The Scarlet Letter Chapter 5
Hester is released from prison. She prepares to enter the world and maintain a strength that was hard to find while on the town scaffold--now she must remain strong in the face of the townspeople's open hostility. Hester recognizes that, with her scarlet letter, she will be a public and open example of sin for many people. The Narrator entertains the question of why Hester chose to remain in Boston and accept her punishment, rather than escape, with Pearl, to Europe, where she could live anonymously, and not have to wear the Scarlet Letter:
"But there is a fatality, a feeling so irresistible and inevitable that it has the force of doom, which almost invariably compels human beings to linger around and haunt, ghostlike, the spot where some great and marked event has given the color to their lifetime; and still the more irresistibly, the darker the tinge that saddens it." Chapter 5, pg. 73.
Also, the Narrator considers the idea that Hester may remain there because she feels tied in a silent bond to the man with whom she committed the sin of adultery. Hester remains in Boston, and goes to live on a remote peninsula of the town in an abandoned cottage where the land is too sterile to support a family. Hester's only skill is that of needlework and embroidery. This is the manner in which she supports herself and her daughter. Although Puritan dress is typically very simple and has very little decoration, there are certain events that call for elaborate embroidery and decoration. Ordinations, installations of public officers, clothing the dead and newborns all were events which called for Hester's services - the most important life cycle events in the colony. "But it is not recorded that, in a single instance, her skill was called in aid to embroider the white veil which was to cover the pure blushes of a bride." Chapter 5, pg. 76.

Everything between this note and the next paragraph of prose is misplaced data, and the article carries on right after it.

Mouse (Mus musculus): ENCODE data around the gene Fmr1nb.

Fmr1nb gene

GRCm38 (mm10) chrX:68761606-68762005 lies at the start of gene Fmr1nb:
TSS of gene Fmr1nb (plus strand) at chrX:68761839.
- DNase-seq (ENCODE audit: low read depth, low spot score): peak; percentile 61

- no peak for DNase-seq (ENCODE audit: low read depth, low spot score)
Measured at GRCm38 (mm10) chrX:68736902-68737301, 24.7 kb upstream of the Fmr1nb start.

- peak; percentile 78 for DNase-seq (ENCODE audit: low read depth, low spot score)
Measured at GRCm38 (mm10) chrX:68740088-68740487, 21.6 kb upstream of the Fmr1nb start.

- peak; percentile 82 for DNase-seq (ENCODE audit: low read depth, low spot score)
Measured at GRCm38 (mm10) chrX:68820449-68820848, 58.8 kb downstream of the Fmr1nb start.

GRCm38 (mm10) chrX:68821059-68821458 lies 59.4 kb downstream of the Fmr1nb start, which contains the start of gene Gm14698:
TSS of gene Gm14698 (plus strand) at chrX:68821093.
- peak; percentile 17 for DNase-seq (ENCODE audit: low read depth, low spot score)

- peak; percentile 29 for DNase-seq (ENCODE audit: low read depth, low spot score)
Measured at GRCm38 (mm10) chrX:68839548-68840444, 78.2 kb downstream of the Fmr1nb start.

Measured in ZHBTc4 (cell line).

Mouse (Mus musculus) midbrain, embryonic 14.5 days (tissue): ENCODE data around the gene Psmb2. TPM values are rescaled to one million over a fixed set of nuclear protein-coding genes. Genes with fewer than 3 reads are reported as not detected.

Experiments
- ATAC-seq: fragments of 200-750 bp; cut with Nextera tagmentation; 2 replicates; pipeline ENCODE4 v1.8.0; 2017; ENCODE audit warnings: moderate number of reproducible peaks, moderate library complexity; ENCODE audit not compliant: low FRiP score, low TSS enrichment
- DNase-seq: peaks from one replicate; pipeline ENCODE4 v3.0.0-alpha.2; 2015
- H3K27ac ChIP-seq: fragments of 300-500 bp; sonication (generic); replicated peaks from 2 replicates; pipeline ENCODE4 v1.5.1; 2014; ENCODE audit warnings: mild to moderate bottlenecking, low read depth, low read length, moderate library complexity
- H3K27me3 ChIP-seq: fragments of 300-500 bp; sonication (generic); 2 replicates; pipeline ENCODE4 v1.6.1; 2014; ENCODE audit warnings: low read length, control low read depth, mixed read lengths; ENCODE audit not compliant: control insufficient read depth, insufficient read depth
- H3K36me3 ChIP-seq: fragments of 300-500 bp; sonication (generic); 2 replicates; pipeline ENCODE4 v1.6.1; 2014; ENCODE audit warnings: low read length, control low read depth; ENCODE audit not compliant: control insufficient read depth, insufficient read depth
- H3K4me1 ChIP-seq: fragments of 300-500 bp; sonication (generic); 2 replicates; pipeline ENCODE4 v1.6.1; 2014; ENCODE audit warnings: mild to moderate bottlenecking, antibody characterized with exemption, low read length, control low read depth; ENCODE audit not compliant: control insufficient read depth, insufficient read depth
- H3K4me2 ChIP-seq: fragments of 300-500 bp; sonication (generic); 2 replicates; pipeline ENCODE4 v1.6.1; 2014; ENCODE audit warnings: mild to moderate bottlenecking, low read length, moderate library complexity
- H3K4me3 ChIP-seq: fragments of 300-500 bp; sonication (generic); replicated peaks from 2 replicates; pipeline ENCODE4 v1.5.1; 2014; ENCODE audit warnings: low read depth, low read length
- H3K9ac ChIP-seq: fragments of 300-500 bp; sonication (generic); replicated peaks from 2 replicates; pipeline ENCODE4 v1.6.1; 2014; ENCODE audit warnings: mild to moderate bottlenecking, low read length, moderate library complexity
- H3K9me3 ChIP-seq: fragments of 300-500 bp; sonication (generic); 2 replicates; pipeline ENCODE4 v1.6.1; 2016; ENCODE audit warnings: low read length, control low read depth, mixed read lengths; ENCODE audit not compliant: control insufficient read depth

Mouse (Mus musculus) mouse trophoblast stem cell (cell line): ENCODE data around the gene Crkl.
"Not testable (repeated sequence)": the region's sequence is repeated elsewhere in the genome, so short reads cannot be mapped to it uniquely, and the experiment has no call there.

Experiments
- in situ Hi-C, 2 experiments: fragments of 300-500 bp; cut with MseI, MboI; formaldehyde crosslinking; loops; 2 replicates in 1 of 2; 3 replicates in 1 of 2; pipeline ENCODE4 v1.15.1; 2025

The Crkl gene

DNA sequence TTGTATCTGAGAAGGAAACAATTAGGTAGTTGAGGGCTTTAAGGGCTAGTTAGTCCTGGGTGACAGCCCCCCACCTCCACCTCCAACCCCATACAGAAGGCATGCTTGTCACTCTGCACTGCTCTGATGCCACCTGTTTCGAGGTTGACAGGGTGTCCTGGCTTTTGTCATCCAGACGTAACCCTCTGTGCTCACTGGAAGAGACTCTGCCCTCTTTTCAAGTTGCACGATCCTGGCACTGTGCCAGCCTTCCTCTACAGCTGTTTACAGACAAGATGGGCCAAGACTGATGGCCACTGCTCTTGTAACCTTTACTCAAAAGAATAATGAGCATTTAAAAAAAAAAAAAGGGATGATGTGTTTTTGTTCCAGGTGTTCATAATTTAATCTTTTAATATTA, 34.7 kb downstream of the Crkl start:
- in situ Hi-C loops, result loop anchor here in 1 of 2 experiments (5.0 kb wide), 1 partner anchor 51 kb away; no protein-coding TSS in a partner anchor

Hester spends very little of the money she makes on herself, but sews very beautiful, fancy, imaginative and bright dresses for her daughter. She also gives much of her left over money to people in more need than herself. But because of the Scarlet Letter, she does not receive any thanks. She is constantly held as an example to the people, and preachers often stop in the street to give impromptu sermons to a gathering crowd about her sin. She will often enter church, only to find that the sermon is about her. This isolation in the middle of a bustling town, allows Hester, she imagines, to see the sin that other people hide. She feels she can detect a certain blush, or sympathetic reaction to the sight of the Scarlet Letter that betrays guilt. The Letter was indeed a suitable punishment--it seemed to the townspeople to burn with an internal fire which glowed in the nighttime.